Ex-Eagle Ron Moten, a real-life Baller, on how injury changed his life…for the better
Ronald Moten joined the Philadelphia Eagles in the draft class of 1987.
Moten was living out a childhood dream. A sixth-round draft pick under coach Buddy Ryan, the linebacker was drafted the same year as tackle Jerome Brown, linebacker Byron Evans, and wide receiver Cris Carter.
Today, Moten is chief of detectives at the Camden County Prosecutor’s Office. He’s happier than he ever was on the football field, and barely watches pro football. (Son Ron Junior, who is in middle school, does play in a local league.)
Surprised? Don’t be.
Pro athletes often fumble retirement, as depicted in the HBO show Ballers. Beset by injury and by missteps with money or family, pro athletes often end up short of their goals in life after the game.
Moten almost ended up that way – but for his decision to go back to college and find a mentor who was a judge. Through an internship at the prosecutor’s office in 1995, Moten’s career trajectory changed entirely.
“As a kid, football was my passion,” Moten says. A native of Clearwater, Fla., he won a football scholarship to the University of Florida, and was snatched up by the Eagles.
“All of a sudden, I was playing on an NFL team with guys I’d grown up admiring, like linebacker Garry Cobb. It was a huge deal.”
Early in a preseason game against the New York Jets, Moten ran downfield and recalls “tweaking my left knee and ankle. I remember the pain. That year was a wash. It was the same injury Wes Hopkins had.”
After spending time on the injured-reserve list, and then a year off trying to rehabilitate, followed by an injury to his other knee, he hung up his football cleats in 1991.
“I knew right after I got hit that my career was over. I was damaged goods.”
At 23, he was out of money and sleeping on a friend’s couch. He was working odd jobs for $5.75 an hour.
Moten had ignored warnings about life after football from the likes of Miami Dolphins’ Mercury Morris, who met with the University of Florida Gators; and Wilbert Montgomery, an Eagles Hall of Famer who is now a coach for the Cleveland Browns.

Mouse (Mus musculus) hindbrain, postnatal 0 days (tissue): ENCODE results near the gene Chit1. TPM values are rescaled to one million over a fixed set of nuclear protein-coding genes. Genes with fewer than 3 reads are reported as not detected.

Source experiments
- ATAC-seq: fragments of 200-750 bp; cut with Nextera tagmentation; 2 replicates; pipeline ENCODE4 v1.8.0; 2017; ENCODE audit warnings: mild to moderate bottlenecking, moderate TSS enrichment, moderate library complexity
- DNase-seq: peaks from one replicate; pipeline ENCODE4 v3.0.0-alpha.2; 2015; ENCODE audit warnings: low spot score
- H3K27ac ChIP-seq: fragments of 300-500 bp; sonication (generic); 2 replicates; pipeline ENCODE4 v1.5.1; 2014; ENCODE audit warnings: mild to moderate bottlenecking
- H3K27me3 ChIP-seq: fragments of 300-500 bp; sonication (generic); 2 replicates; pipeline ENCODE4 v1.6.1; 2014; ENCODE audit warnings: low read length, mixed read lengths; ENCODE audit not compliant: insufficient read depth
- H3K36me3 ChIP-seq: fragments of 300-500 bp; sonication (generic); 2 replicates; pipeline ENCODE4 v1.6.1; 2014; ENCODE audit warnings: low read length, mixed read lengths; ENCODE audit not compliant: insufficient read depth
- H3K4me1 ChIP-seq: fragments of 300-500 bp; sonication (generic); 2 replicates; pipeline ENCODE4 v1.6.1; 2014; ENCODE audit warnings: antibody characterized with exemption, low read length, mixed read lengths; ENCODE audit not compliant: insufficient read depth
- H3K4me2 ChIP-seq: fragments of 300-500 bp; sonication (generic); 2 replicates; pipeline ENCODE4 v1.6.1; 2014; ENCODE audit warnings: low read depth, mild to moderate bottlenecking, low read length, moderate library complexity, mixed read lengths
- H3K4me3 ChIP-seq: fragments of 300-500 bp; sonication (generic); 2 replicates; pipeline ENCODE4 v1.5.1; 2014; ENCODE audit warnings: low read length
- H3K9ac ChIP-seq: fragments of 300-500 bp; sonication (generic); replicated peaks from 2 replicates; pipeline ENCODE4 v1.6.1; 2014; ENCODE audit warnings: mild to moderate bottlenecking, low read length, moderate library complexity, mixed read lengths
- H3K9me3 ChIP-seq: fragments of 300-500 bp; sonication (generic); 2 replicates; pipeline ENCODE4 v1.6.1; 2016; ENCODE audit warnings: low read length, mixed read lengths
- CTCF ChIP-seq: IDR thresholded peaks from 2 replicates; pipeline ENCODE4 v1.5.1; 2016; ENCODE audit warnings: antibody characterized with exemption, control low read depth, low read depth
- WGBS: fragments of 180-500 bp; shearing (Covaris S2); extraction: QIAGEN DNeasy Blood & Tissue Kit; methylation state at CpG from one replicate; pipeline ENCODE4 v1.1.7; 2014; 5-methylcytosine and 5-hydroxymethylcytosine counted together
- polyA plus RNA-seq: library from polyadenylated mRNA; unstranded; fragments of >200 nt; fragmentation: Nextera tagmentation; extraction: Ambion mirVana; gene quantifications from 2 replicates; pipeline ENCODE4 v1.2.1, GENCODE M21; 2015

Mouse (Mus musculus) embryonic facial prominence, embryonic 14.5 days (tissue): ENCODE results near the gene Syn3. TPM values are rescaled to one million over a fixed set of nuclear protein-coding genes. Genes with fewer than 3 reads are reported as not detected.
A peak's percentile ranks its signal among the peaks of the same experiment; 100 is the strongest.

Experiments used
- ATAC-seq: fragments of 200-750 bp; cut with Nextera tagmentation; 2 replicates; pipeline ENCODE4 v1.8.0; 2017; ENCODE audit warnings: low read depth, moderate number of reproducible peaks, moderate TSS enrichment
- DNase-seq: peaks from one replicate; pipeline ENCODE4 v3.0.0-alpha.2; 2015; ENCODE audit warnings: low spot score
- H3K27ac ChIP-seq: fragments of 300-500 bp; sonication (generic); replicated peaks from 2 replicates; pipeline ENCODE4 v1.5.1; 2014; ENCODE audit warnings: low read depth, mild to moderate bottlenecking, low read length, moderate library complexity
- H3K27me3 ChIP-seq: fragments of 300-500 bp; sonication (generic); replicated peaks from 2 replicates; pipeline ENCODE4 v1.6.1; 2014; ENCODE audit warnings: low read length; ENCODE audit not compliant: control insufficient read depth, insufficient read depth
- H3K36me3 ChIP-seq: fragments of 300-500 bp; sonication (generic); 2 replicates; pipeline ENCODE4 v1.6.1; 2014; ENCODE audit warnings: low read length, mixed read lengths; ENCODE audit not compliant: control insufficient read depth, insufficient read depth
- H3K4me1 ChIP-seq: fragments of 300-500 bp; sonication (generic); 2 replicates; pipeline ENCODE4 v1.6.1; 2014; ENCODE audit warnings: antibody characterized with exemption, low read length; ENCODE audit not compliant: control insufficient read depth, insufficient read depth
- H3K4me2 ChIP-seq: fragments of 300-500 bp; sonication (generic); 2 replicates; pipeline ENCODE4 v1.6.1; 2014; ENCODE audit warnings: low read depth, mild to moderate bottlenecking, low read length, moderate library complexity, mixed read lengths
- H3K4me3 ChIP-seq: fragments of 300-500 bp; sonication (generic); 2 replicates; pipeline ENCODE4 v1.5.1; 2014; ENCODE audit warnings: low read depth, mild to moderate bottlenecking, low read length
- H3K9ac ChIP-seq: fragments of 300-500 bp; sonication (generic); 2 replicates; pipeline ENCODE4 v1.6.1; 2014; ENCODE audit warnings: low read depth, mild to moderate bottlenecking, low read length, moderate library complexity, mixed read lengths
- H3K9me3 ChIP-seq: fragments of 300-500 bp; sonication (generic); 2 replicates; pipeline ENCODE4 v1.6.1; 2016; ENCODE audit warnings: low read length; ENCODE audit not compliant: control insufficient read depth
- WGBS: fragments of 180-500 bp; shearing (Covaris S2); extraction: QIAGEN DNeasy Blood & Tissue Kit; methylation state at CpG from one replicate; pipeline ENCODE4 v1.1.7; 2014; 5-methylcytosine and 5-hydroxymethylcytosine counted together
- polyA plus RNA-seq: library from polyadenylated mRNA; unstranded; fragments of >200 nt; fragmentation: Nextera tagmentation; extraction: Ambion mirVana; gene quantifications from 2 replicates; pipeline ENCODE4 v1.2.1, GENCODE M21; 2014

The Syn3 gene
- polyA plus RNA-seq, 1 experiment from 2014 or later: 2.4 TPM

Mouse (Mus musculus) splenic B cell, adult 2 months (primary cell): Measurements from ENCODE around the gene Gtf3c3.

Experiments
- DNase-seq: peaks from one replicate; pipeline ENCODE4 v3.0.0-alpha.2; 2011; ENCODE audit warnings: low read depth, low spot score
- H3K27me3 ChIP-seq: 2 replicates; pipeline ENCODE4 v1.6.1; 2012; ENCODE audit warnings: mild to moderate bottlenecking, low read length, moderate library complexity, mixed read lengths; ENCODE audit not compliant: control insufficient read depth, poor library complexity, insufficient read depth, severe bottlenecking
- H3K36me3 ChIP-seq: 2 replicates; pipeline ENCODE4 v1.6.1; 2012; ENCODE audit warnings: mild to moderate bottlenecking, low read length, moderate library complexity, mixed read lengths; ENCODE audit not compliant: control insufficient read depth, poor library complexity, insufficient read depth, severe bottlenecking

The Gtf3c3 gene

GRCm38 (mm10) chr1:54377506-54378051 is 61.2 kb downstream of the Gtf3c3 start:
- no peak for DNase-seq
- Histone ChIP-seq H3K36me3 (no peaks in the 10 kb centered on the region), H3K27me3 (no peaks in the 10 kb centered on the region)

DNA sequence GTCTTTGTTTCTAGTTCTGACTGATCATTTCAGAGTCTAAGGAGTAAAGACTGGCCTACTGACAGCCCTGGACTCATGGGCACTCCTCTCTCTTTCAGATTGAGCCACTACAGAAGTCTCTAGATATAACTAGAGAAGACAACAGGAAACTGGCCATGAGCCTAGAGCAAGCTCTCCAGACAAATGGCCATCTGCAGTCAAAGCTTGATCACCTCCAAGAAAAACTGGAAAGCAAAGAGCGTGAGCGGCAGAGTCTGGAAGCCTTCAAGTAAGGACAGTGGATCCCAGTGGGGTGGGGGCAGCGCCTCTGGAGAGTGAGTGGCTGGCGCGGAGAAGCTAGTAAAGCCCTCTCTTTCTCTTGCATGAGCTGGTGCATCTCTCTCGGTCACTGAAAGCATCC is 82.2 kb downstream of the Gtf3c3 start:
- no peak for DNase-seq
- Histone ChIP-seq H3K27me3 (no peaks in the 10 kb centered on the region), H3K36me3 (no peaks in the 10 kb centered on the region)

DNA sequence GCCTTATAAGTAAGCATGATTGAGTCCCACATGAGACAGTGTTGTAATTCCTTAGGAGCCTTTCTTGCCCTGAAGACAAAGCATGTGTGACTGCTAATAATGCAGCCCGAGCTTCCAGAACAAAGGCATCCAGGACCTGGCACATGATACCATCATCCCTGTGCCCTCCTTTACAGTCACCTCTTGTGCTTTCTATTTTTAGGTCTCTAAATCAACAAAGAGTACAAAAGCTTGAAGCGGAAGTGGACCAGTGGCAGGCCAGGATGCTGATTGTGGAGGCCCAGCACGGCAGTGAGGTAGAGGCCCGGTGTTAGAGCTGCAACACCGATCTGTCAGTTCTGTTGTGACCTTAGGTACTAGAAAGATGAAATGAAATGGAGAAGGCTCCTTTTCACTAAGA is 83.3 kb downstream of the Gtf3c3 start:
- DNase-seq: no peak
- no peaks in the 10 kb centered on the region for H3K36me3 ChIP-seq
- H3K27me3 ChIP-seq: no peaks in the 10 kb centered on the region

“It was humbling. Now I had to focus on life after football. I wasn’t prepared,” he says. “I had no choice. I had no degree from the University of Florida because while playing, I was far behind in my credits.”
His mother, stepfather, and six siblings had stayed in Florida. (His father was murdered when Moten was 12.) Moten’s oldest brother, James, “encouraged me to go back to college, but I didn’t have the money.”
By then, Moten was living with best friend Octavius “Ted” Reid, who had just graduated from Rutgers and was starting out as a financial adviser at Morgan Stanley.
“It was the worst time in my life,” Moten says. “I was embarrassed.”
Through Cedrick Brown, an Eagles defensive end, Moten was hired at state-run nonprofit Goals for Youth, which united former pro athletes with at-risk schoolchildren to help them finish their educations.
“I had yet to finish my degree and couldn’t practice what I preached,” Moten says. He enrolled at Rutgers-Camden and earned a degree in psychology. He still wears his 1995 graduation ring, which, he notes, most people mistake for a football ring.
“I was happier that day than the day I got drafted. I did what most players don’t do: I went back,” he says.
Reid’s father encouraged Moten to “readjust my circle of friends. I didn’t have money to hang with those football guys anymore.”
That year, Moten met State Superior Court Judge Isaiah Steinberg. “He was a huge sports fan, and he used to bring inner-city kids into his chambers and his courtroom,” Moten recalls. The judge encouraged Moten to apply at the prosecutor’s office, and “he changed my life.”
Moten was hired as an investigator at $29,000 a year. “I was so grateful. I got to wake up and put on a suit. Had it not been for Judge Steinberg, I wouldn’t be where I am today.”
Moten was assigned to the narcotics unit from 1997 to 2000. He spent about a decade in homicide and was promoted to sergeant in 2007, then lieutenant, supervising major crimes and child abuse units. He rose to the rank of deputy chief in 2014. And in 2015, he became chief.
“I rarely watch the professional games. I’m a fan of the game, but I spend more time watching college football,” he says.
He hears “horror stories” about football friends and opponents ending up jobless, homeless, or worse. His old teammate Andre Waters committed suicide in 2006, and others “can barely walk or are paralyzed.”
“My life is a hundred times better since leaving the NFL. I often wonder: ‘Why me? Why did I get a second chance at life?’ ”
“Everything happens for a reason,” he says. Moten now plans to retire – again – this time in 2019 as Chief Moten, with 25 years as a New Jersey state employee.
Asked whether his son will keep playing football, Moten replied: “I would encourage him to play in college, but yes, injuries can happen. And he’ll have to study, too.”
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